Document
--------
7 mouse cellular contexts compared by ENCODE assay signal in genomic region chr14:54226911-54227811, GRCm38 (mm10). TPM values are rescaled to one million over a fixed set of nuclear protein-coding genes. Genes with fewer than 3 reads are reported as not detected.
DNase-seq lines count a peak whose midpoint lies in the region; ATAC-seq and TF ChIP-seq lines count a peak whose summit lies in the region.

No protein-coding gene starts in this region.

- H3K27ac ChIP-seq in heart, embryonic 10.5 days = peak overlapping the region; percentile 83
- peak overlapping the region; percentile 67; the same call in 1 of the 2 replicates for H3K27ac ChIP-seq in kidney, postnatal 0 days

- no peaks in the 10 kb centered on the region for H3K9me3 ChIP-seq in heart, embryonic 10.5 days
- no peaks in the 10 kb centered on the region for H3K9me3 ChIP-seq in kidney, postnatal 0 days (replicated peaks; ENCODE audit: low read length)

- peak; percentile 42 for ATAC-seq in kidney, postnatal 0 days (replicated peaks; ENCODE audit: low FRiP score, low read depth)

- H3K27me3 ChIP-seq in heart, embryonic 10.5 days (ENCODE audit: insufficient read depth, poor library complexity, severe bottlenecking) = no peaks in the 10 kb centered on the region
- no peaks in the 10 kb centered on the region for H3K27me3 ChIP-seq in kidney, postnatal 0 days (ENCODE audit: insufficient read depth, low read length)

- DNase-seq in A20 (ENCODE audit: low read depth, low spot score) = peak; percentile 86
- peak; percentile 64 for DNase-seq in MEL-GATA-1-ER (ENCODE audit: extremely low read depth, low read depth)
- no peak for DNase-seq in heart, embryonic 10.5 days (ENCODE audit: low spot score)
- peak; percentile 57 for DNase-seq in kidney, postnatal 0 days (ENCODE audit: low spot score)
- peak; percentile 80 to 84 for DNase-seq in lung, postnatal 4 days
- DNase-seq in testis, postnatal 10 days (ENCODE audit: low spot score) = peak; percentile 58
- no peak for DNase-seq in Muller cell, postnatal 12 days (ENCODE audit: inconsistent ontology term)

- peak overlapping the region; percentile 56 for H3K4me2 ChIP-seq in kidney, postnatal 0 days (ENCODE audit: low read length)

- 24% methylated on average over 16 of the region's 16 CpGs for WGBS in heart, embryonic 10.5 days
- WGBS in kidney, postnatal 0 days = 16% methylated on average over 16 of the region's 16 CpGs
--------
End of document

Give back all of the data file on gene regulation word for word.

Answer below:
7 mouse cellular contexts compared by ENCODE assay signal in genomic region chr14:54226911-54227811, GRCm38 (mm10). TPM values are rescaled to one million over a fixed set of nuclear protein-coding genes. Genes with fewer than 3 reads are reported as not detected.
DNase-seq lines count a peak whose midpoint lies in the region; ATAC-seq and TF ChIP-seq lines count a peak whose summit lies in the region.

No protein-coding gene starts in this region.

- H3K27ac ChIP-seq in heart, embryonic 10.5 days = peak overlapping the region; percentile 83
- peak overlapping the region; percentile 67; the same call in 1 of the 2 replicates for H3K27ac ChIP-seq in kidney, postnatal 0 days

- no peaks in the 10 kb centered on the region for H3K9me3 ChIP-seq in heart, embryonic 10.5 days
- no peaks in the 10 kb centered on the region for H3K9me3 ChIP-seq in kidney, postnatal 0 days (replicated peaks; ENCODE audit: low read length)

- peak; percentile 42 for ATAC-seq in kidney, postnatal 0 days (replicated peaks; ENCODE audit: low FRiP score, low read depth)

- H3K27me3 ChIP-seq in heart, embryonic 10.5 days (ENCODE audit: insufficient read depth, poor library complexity, severe bottlenecking) = no peaks in the 10 kb centered on the region
- no peaks in the 10 kb centered on the region for H3K27me3 ChIP-seq in kidney, postnatal 0 days (ENCODE audit: insufficient read depth, low read length)

- DNase-seq in A20 (ENCODE audit: low read depth, low spot score) = peak; percentile 86
- peak; percentile 64 for DNase-seq in MEL-GATA-1-ER (ENCODE audit: extremely low read depth, low read depth)
- no peak for DNase-seq in heart, embryonic 10.5 days (ENCODE audit: low spot score)
- peak; percentile 57 for DNase-seq in kidney, postnatal 0 days (ENCODE audit: low spot score)
- peak; percentile 80 to 84 for DNase-seq in lung, postnatal 4 days
- DNase-seq in testis, postnatal 10 days (ENCODE audit: low spot score) = peak; percentile 58
- no peak for DNase-seq in Muller cell, postnatal 12 days (ENCODE audit: inconsistent ontology term)

- peak overlapping the region; percentile 56 for H3K4me2 ChIP-seq in kidney, postnatal 0 days (ENCODE audit: low read length)

- 24% methylated on average over 16 of the region's 16 CpGs for WGBS in heart, embryonic 10.5 days
- WGBS in kidney, postnatal 0 days = 16% methylated on average over 16 of the region's 16 CpGs